There is that moment, after a big meal, when plates are being cleared, wine glasses are drained and diners consider rising from the table, signaling the gathering is over.
Josephine Caminos Oría ’95 thinks we should stay. Because that’s when the meal begins to connect the diners, when the walls that might separate us start to come down.
“We call it sobremesa,” Caminos Oría shares, gently rolling the “r” and revealing the vocal warmth of her Latin heritage. It’s the part of the meal where conversation gets spicy, she says, and life gets good – where you can get real.
Born in Argentina and raised as one of six children in Pittsburgh, Caminos Oría is the daughter of a cardiologist who came to the U.S. to further his training. Her parents both embraced America but hung onto their Argentine traditions – and passed them down. Much of her early life entwined the two cultures, including honoring that postprandial tradition that would later become a book.
Caminos Oría studied at Duke with a plan to go to med school, following her dad’s path. She majored in Spanish literature with a minor concentration in marketing. Her studies, while a seeming diversion from a bigger goal, caused her to think deeper and write better, she said. Nothing she learned was lost.
“I really think Duke just gave me the foundation for becoming who I was really meant to be,” says Caminos Oría. “It allowed me to really find my true north without looking for it.”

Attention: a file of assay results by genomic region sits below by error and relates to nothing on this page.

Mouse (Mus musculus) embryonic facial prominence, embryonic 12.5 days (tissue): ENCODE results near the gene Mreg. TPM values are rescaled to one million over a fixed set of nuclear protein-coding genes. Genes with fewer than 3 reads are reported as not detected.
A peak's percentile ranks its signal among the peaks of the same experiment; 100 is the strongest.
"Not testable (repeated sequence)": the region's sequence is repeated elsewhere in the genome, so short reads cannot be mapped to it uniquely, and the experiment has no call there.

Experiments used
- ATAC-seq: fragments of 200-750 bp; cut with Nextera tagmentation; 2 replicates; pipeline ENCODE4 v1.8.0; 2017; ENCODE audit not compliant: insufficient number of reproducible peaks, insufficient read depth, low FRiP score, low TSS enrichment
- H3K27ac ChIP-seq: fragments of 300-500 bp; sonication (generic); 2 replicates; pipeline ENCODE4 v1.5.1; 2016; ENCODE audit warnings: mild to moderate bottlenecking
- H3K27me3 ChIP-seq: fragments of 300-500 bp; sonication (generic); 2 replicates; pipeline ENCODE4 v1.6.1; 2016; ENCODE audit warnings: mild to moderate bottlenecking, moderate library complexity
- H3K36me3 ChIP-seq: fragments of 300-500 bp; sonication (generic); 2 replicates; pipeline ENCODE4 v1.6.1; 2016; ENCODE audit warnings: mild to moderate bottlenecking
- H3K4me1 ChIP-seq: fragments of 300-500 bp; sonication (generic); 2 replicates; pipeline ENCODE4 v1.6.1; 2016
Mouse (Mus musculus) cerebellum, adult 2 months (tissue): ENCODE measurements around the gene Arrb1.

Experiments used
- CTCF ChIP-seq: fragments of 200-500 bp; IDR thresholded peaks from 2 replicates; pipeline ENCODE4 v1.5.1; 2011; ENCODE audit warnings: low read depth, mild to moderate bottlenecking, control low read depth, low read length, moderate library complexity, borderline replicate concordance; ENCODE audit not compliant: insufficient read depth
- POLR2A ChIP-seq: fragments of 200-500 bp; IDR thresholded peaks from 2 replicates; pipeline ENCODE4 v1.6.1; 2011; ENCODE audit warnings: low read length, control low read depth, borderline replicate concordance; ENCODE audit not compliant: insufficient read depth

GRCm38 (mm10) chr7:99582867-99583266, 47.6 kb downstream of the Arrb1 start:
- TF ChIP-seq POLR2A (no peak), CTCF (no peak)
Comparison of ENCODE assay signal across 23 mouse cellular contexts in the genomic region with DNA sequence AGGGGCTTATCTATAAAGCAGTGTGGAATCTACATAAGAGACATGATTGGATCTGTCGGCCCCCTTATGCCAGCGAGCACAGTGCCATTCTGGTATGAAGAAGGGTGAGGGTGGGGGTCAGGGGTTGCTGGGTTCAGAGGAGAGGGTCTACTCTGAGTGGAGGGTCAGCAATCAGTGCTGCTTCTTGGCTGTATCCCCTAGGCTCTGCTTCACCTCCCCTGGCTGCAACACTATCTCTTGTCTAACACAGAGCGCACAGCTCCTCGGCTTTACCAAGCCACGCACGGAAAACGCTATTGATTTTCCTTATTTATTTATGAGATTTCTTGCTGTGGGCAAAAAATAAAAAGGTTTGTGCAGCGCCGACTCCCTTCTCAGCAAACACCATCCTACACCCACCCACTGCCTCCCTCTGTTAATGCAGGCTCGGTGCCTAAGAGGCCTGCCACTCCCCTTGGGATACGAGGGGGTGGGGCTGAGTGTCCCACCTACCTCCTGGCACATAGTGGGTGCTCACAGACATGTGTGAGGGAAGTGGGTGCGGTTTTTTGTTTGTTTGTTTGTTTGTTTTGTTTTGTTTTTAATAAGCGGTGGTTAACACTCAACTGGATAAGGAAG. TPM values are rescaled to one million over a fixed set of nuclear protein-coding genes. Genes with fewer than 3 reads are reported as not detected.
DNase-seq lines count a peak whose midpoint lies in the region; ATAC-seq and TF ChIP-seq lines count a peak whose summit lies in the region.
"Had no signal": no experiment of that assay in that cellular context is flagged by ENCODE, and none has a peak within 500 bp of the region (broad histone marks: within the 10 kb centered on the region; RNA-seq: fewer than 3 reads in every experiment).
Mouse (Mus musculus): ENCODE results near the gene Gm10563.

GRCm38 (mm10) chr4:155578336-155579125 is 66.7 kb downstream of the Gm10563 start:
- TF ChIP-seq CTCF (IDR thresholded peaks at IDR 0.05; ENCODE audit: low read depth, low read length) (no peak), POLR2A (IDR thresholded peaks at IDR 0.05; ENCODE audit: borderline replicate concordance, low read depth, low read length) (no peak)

Her path to a career in writing had diversions. After a breakup left her heartbroken, she went back to Argentina and began a career in business, working at Standard & Poor’s. She later earned a master’s degree at the University of Miami, which led to a corporate career and work as a healthcare industry CFO. Along the way, she married and had five children, but she left her job in 2017 to return to her heart, where family and food had always led.
Her food journey was kick-started by her grandmother’s 90th birthday. Caminos Oría made Latin-inspired dulce de leche in her home kitchen, sending 60 jars to Argentina as favors for her grandmother’s celebration. But the sweet treat was more than a gift honoring tradition. It became the impetus for a company she founded – La Dorita – named after her precious abuela. Soon those jars of yummy would land on Whole Foods shelves, prompting Caminos Oría to purchase a building with a commercial kitchen and open its door to other startups. She expanded the space in 2018 and it’s now a full-fledged culinary incubator kitchen that has helped more than 100 businesses.
While Caminos Oría enjoyed business and giving back to her community, writing was always a part of her plan. With the pandemic in full tilt, the family moved to Charleston, South Carolina, a locale that has given her space to indulge her writing, which is what she hopes to do for the rest of her life.
A third book is on the way – a work of fiction for young readers which will be the first in a series. She draws on her experience at Duke and her study of literature to create a fictional, bicultural world she describes as “a sort of Judy Bloom Spanglish style using magical realism,” with food, of course, at the center.
The series is also named for her grandmother, Dorita, who showed her how to gracefully set an inspired table. And in doing so, merged Caminos Oría’s education and love of food, to keep their cultural DNA alive.
“I call her a Betty Crocker and a glamorous abuela. She was the type of grandmother who taught us you could strap on an apron and go tackle the world. “